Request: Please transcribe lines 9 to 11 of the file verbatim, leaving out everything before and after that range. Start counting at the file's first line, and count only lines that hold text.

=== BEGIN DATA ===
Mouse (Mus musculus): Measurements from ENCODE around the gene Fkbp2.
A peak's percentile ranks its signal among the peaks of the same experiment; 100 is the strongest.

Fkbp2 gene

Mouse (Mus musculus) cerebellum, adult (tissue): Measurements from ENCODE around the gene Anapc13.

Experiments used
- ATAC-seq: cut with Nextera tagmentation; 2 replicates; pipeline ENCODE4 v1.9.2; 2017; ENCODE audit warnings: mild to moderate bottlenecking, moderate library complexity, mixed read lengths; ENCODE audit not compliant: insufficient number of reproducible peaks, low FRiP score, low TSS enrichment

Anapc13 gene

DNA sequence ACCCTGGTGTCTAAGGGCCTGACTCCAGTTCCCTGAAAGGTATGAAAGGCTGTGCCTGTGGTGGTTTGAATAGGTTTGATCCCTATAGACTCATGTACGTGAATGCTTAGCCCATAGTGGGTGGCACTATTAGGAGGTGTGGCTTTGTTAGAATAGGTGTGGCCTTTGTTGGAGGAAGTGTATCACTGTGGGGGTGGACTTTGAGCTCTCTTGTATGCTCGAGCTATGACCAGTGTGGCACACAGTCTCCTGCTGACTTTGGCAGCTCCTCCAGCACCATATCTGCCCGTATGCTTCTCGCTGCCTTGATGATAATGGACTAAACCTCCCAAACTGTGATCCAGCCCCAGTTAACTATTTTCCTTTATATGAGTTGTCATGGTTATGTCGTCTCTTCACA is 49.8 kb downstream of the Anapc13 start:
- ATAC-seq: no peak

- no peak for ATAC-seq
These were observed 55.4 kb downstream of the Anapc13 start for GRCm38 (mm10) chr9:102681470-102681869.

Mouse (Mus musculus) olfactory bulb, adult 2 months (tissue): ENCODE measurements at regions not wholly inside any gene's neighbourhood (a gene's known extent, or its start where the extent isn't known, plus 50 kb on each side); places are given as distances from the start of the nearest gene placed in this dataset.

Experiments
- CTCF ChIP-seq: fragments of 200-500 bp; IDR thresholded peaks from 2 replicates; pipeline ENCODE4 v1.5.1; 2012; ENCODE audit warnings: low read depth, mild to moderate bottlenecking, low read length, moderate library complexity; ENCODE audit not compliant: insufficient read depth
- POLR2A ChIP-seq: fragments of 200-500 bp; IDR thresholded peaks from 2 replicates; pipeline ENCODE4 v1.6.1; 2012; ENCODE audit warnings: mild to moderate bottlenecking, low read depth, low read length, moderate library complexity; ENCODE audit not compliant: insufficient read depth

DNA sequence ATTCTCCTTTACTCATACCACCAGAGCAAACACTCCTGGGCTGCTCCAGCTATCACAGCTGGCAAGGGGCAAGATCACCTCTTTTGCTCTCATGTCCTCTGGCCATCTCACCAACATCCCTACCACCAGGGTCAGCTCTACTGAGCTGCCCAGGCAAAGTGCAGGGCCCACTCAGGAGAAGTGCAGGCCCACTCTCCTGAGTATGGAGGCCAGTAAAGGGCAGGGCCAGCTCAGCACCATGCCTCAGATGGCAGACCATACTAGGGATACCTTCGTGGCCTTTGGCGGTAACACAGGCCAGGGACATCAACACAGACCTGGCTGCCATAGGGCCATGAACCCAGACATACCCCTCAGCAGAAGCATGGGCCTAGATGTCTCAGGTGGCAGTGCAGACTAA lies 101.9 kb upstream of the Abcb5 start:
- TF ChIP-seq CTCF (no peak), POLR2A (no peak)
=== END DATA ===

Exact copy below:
- ATAC-seq: no peak

- no peak for ATAC-seq
These were observed 55.4 kb downstream of the Anapc13 start for GRCm38 (mm10) chr9:102681470-102681869.